Seven years ago, almost to the day, I dialled in to a one-hour call with Prof Tim Noakes to question him about the low-carb, high-fat diet he was advocating. “Surely,” I asked, “one should run when someone becomes dogmatic about something like diet?” His answer was succinct: “You can be dogmatic if you’re right.”
The interview was part of a broader feature on eating for performance and weight loss. The problem that I, personally, had with the way the food debate was being framed at the time was that it was too polarised: mobs gathered on Twitter to attack the other side, flags clearly staked in the ground with earmuffs on. Sounds like 2021, doesn’t it?
Amid all the name-calling and frothing, a clear nuance was missed by most then, and many if not most, now. It’s about the hormones, silly. If your organs, muscles, and limbs are the hardware then your hormones are the software, and if the software doesn’t work properly, the hardware won’t function as designed.
Even today, almost every “banter” or their sworn enemy I meet still doesn’t get the point. It is not about choosing to eat cute animals over puffy potatoes. It’s about hormones. Do you know what insulin is, and what sugar intake is doing to its levels in your body, and what this, in turn, does to fat storage? And, I may dare to venture down another rabbit hole, your cardiovascular health?
I like the way the science “sounds”. I like that it flies in the face of the horrible low-fat, (and sugar-packed) craze that defined weight loss for decades. Let’s be clear, what I think about how the science sounds is irrelevant because while I am obsessively passionate about the topic and have read as much as humanly possible, I’m not a scientist. We will get to what scientists are saying now, and why it thrusts Noakes right back into the spotlight.
Disclaimer: I do not “bant”. I wouldn’t just because of how much the word irritates me. But everything in my household has been shaped around appreciating that what we eat is more important than how much we eat. We reduce high-glycaemic carbohydrate intake as much as possible, and carbohydrates are not the foundation of our meals, and if they’re absent now and then, so what?
Why is this relevant? Last week we learnt that the top hack to achieve sustained weight loss is by shopping around the perimeter of the grocery store. Precisely for this reason: to avoid sugary, high glycaemic, low-fat rubbish in the centre aisles. Another point made in the column last week was that you can literally run until the cows come home but it will only take you so far.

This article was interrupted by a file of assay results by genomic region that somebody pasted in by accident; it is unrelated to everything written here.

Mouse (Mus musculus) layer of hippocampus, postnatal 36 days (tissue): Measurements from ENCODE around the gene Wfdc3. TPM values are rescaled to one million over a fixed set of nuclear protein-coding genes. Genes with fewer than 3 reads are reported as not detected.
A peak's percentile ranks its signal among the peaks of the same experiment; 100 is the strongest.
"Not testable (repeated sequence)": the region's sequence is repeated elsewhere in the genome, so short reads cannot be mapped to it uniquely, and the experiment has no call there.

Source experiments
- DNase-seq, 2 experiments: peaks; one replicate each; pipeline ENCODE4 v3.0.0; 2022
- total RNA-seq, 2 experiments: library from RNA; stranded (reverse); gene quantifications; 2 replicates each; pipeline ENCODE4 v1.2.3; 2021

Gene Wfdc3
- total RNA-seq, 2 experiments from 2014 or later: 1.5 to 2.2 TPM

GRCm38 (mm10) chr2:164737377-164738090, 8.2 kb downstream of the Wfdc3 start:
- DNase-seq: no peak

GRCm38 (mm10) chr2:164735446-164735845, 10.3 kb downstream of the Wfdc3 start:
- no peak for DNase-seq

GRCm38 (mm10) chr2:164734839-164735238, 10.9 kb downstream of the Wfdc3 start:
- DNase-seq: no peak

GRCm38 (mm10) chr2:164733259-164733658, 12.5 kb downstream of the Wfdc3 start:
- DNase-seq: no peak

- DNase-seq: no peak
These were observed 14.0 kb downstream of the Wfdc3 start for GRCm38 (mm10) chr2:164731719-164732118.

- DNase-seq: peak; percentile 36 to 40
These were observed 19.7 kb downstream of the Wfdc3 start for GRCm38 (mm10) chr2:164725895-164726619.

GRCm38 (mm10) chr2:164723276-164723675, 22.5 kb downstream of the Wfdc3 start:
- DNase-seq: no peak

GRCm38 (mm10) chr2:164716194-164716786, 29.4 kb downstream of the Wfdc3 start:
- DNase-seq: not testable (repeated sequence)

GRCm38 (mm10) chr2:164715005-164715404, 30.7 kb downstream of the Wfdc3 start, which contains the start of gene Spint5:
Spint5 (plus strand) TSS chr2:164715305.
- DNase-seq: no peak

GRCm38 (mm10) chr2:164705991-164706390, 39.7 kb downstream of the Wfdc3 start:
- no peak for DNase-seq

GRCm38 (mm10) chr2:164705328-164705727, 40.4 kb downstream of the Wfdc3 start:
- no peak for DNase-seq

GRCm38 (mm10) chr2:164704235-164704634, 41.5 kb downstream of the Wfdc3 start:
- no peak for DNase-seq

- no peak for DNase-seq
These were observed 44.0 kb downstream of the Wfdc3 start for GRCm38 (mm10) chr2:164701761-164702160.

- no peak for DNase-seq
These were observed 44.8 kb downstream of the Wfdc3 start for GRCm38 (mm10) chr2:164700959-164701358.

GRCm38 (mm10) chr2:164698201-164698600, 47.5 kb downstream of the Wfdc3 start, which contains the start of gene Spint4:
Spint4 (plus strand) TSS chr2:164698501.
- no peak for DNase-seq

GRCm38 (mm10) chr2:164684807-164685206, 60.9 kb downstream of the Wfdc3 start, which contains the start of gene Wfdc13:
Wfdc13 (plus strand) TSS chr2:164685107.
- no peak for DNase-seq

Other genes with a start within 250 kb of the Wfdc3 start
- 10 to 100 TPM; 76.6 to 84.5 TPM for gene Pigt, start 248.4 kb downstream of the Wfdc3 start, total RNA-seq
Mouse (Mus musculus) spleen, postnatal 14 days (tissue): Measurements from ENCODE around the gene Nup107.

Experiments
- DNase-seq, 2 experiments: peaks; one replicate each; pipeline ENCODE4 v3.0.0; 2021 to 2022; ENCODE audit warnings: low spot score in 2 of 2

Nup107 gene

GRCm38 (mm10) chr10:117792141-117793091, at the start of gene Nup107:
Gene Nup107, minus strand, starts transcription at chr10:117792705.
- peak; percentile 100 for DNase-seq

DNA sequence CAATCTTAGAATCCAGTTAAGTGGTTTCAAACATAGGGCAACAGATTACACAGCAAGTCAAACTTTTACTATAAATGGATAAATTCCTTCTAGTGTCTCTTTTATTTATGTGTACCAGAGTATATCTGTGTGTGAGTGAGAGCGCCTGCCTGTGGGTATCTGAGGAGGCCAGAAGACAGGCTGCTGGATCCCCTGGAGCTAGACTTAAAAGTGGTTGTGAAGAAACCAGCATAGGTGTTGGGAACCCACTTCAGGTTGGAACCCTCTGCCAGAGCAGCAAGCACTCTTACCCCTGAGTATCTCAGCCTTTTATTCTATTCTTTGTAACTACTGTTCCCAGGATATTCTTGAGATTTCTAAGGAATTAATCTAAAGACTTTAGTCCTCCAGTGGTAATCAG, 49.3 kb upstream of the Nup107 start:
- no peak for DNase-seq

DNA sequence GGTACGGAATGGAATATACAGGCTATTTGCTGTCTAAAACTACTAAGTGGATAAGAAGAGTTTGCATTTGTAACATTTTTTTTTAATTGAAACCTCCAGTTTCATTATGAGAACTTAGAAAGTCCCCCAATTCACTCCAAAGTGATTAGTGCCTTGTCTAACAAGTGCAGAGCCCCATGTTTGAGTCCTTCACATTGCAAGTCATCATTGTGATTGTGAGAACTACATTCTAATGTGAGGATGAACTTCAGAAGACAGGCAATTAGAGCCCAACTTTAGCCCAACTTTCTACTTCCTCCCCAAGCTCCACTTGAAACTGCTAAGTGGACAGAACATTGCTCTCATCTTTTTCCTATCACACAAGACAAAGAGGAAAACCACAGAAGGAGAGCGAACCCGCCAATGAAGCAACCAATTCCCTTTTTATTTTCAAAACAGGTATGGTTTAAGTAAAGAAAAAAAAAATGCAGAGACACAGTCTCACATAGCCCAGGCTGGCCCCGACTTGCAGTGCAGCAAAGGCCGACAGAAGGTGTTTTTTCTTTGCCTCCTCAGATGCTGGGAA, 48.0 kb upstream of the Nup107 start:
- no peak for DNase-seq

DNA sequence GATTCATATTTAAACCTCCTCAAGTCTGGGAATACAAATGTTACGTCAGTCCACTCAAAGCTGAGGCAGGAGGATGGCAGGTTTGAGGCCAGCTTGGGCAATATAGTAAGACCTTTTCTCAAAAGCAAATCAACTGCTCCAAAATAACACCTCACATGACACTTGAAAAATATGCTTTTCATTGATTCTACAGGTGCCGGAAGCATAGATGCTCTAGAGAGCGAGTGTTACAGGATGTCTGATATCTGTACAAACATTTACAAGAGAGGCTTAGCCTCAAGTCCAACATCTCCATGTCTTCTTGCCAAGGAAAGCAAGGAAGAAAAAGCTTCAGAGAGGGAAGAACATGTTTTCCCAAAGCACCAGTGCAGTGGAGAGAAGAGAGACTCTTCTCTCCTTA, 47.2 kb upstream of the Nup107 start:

What does some of the latest science say? A perspective published in The American Journal of Clinical Nutrition called “Carbohydrate-Insulin Model: A physiological Perspective on the Obesity Pandemic” suggests that contrary to what we have been taught for more than 100 years, it’s not how much you eat and how little you move that makes you gain weight, but what you eat.
The energy model says that weight gain is a result of an energy intake imbalance — we eat more than we “burn off”. Last week we spoke about how much our imaginary 90kg man would need to run to burn off anything substantial if his eating stayed the same.
To quote SciTechDaily on September 14: “When we eat highly processed carbohydrates, the body increases insulin secretion and suppresses glucagon secretion. This, in turn, signals fat cells to store more calories, leaving fewer calories available to fuel muscles and other metabolically active tissues. The brain perceives that the body isn’t getting enough energy, which, in turn, leads to feelings of hunger. In addition, metabolism may slow down in the body’s attempt to conserve fuel. Thus, we tend to remain hungry, even as we continue to gain excess fat.
“To understand the obesity epidemic, we need to consider not only how much we’re eating, but also how the foods we eat affect our hormones and metabolism. With its assertion that all calories are alike to the body, the energy balance model misses this critical piece of the puzzle.”
To bring it all back to personal experience, appreciating that not all bodies are the same, but that we are built the same: only when sugar was my enemy, only when processed and high GI carbs were nowhere near my plate, only when sugary drinks and sweets were eradicated, only then did I ever lose significant body fat and change body composition.
Even if you refuse to cut the carbs, it would be wise to at least listen to Noakes when he tells us that hormones matter far more than we have been led to believe, and that how we eat will affect their function, which likely has more to do with weight gain than how much we eat. More scientists are starting to agree that the culprit is food that causes big insulin spikes.
Will there be other studies to counter this position? Almost certainly because that’s just the way it is. Batman needs the Joker. If you’re exercising all the time and not losing weight, perhaps its time to ask why. You don’t have to bant to develop a basic understanding of how insulin affects fat gain, and why you get hungry so soon after a full bowl of pasta.